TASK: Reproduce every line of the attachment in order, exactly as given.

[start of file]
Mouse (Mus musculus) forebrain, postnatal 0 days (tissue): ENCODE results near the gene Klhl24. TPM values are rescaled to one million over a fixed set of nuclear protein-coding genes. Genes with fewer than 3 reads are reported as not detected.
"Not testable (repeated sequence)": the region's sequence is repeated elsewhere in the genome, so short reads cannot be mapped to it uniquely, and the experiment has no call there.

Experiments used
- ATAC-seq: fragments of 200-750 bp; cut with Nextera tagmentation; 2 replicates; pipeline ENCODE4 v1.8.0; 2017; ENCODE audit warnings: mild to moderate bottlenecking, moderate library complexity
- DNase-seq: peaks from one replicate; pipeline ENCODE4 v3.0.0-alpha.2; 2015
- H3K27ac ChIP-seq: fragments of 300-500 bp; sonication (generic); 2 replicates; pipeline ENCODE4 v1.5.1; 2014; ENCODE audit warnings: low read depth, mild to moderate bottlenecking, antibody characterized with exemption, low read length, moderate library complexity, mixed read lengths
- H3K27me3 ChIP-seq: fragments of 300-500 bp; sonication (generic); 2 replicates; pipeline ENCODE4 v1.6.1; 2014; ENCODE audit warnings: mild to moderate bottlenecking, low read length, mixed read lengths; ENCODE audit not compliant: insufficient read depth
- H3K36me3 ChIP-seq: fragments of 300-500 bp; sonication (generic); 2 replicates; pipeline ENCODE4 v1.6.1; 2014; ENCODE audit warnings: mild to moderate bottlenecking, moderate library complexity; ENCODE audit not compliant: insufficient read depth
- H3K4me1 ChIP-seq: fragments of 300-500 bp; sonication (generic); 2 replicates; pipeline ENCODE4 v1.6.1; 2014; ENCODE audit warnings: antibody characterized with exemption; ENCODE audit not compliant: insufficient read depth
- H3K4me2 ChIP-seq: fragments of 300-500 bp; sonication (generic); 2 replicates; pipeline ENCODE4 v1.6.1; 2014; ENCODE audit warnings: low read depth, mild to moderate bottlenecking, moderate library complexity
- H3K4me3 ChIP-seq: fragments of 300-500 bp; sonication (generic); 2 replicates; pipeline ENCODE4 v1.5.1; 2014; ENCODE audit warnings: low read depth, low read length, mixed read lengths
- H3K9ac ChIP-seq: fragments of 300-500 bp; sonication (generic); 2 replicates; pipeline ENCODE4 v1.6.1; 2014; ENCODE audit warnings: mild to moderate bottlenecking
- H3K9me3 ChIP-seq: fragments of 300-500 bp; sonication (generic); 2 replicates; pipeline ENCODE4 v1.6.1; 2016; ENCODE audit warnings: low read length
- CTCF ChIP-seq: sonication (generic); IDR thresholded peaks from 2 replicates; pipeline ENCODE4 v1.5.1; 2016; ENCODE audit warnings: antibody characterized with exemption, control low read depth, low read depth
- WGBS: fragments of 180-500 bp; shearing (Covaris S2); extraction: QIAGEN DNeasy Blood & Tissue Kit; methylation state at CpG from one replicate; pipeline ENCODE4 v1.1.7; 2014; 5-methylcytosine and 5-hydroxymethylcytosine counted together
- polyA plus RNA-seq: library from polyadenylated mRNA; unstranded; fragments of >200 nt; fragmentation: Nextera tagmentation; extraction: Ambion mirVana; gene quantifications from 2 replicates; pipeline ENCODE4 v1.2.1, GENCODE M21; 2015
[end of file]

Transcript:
Mouse (Mus musculus) forebrain, postnatal 0 days (tissue): ENCODE results near the gene Klhl24. TPM values are rescaled to one million over a fixed set of nuclear protein-coding genes. Genes with fewer than 3 reads are reported as not detected.
"Not testable (repeated sequence)": the region's sequence is repeated elsewhere in the genome, so short reads cannot be mapped to it uniquely, and the experiment has no call there.

Experiments used
- ATAC-seq: fragments of 200-750 bp; cut with Nextera tagmentation; 2 replicates; pipeline ENCODE4 v1.8.0; 2017; ENCODE audit warnings: mild to moderate bottlenecking, moderate library complexity
- DNase-seq: peaks from one replicate; pipeline ENCODE4 v3.0.0-alpha.2; 2015
- H3K27ac ChIP-seq: fragments of 300-500 bp; sonication (generic); 2 replicates; pipeline ENCODE4 v1.5.1; 2014; ENCODE audit warnings: low read depth, mild to moderate bottlenecking, antibody characterized with exemption, low read length, moderate library complexity, mixed read lengths
- H3K27me3 ChIP-seq: fragments of 300-500 bp; sonication (generic); 2 replicates; pipeline ENCODE4 v1.6.1; 2014; ENCODE audit warnings: mild to moderate bottlenecking, low read length, mixed read lengths; ENCODE audit not compliant: insufficient read depth
- H3K36me3 ChIP-seq: fragments of 300-500 bp; sonication (generic); 2 replicates; pipeline ENCODE4 v1.6.1; 2014; ENCODE audit warnings: mild to moderate bottlenecking, moderate library complexity; ENCODE audit not compliant: insufficient read depth
- H3K4me1 ChIP-seq: fragments of 300-500 bp; sonication (generic); 2 replicates; pipeline ENCODE4 v1.6.1; 2014; ENCODE audit warnings: antibody characterized with exemption; ENCODE audit not compliant: insufficient read depth
- H3K4me2 ChIP-seq: fragments of 300-500 bp; sonication (generic); 2 replicates; pipeline ENCODE4 v1.6.1; 2014; ENCODE audit warnings: low read depth, mild to moderate bottlenecking, moderate library complexity
- H3K4me3 ChIP-seq: fragments of 300-500 bp; sonication (generic); 2 replicates; pipeline ENCODE4 v1.5.1; 2014; ENCODE audit warnings: low read depth, low read length, mixed read lengths
- H3K9ac ChIP-seq: fragments of 300-500 bp; sonication (generic); 2 replicates; pipeline ENCODE4 v1.6.1; 2014; ENCODE audit warnings: mild to moderate bottlenecking
- H3K9me3 ChIP-seq: fragments of 300-500 bp; sonication (generic); 2 replicates; pipeline ENCODE4 v1.6.1; 2016; ENCODE audit warnings: low read length
- CTCF ChIP-seq: sonication (generic); IDR thresholded peaks from 2 replicates; pipeline ENCODE4 v1.5.1; 2016; ENCODE audit warnings: antibody characterized with exemption, control low read depth, low read depth
- WGBS: fragments of 180-500 bp; shearing (Covaris S2); extraction: QIAGEN DNeasy Blood & Tissue Kit; methylation state at CpG from one replicate; pipeline ENCODE4 v1.1.7; 2014; 5-methylcytosine and 5-hydroxymethylcytosine counted together
- polyA plus RNA-seq: library from polyadenylated mRNA; unstranded; fragments of >200 nt; fragmentation: Nextera tagmentation; extraction: Ambion mirVana; gene quantifications from 2 replicates; pipeline ENCODE4 v1.2.1, GENCODE M21; 2015